Title

MEASURING VOCAL JITTER: CONTINUOUS SPEECH VS SUSTAINED VOWELS

Presenter Information

Mollie Driscoll

Presentation Type

Poster

Abstract

Vocal jitter is the cycle to cycle variation in the vocal output of voiced speech sounds. It is a measure that explains normal human voice quality and has been shown to be indicative of specific voice pathology. The purpose of the proposed research is to determine if using a throat microphone can allow professionals to accurately measure jitter values for conversational speech. Typically, jitter values are measured with patients sustaining an elongated vowel. In this research, participants will have a throat microphone attached to the front of their neck. The throat microphone is a small, flat circular object in the middle of a band that Velcro’s around the neck. Simultaneously, the participants will speak into a microphone near their mouth. Participants will be asked to say ten isolated vowel sounds for an extended length of time. Next the participants will be asked to read a short passage. All of the above tasks will be performed with the throat microphone and the voice microphone. A computer will record vocal output during their speech tasks. The analysis will measure the vocal jitter at the level of the larynx (throat microphone) and the recorded speech (voice microphone). It is hypothesized that during phonation of the sustained vowels the fundamental frequency or jitter values will be the same or extremely similar. It is also hypothesized that during the reading passage that jitter measures will be a more realistic measure with those obtained using the throat microphone. This study is meant to contribute to literature on the study of vocal jitter measures.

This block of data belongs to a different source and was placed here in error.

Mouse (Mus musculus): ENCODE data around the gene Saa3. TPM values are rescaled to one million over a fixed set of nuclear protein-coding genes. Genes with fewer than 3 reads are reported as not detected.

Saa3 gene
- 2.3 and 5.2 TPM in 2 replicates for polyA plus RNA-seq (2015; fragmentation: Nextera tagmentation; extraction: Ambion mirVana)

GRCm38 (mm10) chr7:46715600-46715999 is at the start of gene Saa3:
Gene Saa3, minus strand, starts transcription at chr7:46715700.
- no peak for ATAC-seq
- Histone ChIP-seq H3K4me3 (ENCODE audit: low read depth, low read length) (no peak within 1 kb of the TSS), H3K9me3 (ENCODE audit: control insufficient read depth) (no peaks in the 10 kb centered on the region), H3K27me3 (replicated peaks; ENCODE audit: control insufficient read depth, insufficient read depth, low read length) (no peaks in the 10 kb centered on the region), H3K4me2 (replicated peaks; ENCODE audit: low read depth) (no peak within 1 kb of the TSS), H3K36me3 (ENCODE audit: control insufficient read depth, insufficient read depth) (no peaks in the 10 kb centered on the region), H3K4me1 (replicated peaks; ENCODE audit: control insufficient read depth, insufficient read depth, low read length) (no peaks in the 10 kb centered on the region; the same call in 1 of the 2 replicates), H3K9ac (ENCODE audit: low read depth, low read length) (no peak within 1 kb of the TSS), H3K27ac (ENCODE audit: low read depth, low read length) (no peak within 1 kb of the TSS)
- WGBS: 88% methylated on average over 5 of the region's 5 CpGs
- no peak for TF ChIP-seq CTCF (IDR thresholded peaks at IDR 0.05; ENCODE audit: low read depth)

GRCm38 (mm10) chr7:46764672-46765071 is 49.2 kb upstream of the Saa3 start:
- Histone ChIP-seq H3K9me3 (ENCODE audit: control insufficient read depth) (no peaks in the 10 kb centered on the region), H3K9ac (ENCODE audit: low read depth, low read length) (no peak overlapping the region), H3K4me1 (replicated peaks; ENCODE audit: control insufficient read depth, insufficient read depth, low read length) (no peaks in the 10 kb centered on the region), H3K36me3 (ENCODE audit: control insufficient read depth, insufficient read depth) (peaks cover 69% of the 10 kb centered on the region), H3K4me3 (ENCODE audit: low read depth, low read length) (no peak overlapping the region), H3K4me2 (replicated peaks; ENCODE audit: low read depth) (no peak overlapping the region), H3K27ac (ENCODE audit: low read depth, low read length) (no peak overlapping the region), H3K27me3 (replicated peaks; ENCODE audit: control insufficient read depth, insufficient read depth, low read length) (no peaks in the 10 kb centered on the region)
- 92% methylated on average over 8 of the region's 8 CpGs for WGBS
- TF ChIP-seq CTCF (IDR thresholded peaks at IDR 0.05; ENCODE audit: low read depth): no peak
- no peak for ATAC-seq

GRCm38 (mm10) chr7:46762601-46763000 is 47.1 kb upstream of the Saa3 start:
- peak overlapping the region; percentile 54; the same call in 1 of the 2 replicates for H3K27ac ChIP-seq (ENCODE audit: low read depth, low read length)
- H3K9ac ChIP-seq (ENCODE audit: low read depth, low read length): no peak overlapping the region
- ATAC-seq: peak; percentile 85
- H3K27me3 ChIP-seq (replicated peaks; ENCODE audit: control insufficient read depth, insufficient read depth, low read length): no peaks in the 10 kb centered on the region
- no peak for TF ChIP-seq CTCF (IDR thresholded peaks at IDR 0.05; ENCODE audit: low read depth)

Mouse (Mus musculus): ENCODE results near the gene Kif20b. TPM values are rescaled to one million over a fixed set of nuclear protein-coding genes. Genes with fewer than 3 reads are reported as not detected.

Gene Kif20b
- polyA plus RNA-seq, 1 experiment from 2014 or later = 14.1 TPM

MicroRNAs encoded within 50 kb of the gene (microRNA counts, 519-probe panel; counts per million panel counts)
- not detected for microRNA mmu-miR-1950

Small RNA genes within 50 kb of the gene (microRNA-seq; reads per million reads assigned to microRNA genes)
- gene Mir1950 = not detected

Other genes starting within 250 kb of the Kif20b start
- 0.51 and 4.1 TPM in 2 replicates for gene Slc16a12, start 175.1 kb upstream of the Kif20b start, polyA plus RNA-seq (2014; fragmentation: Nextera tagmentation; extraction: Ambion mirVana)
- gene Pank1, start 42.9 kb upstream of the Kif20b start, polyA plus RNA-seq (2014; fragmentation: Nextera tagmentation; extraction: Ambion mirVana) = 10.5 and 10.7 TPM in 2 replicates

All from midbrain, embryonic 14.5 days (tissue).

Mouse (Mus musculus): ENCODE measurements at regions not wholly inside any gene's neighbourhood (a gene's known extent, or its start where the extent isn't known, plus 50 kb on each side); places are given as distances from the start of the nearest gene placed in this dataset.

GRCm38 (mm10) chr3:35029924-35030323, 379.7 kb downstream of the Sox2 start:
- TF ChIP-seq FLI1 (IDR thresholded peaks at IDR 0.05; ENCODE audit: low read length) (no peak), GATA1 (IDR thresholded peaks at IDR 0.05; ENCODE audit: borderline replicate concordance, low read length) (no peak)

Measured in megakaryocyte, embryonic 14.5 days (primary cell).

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Apr 15th, 11:00 AM Apr 15th, 12:00 PM

MEASURING VOCAL JITTER: CONTINUOUS SPEECH VS SUSTAINED VOWELS

UC South Ballroom

Vocal jitter is the cycle to cycle variation in the vocal output of voiced speech sounds. It is a measure that explains normal human voice quality and has been shown to be indicative of specific voice pathology. The purpose of the proposed research is to determine if using a throat microphone can allow professionals to accurately measure jitter values for conversational speech. Typically, jitter values are measured with patients sustaining an elongated vowel. In this research, participants will have a throat microphone attached to the front of their neck. The throat microphone is a small, flat circular object in the middle of a band that Velcro’s around the neck. Simultaneously, the participants will speak into a microphone near their mouth. Participants will be asked to say ten isolated vowel sounds for an extended length of time. Next the participants will be asked to read a short passage. All of the above tasks will be performed with the throat microphone and the voice microphone. A computer will record vocal output during their speech tasks. The analysis will measure the vocal jitter at the level of the larynx (throat microphone) and the recorded speech (voice microphone). It is hypothesized that during phonation of the sustained vowels the fundamental frequency or jitter values will be the same or extremely similar. It is also hypothesized that during the reading passage that jitter measures will be a more realistic measure with those obtained using the throat microphone. This study is meant to contribute to literature on the study of vocal jitter measures.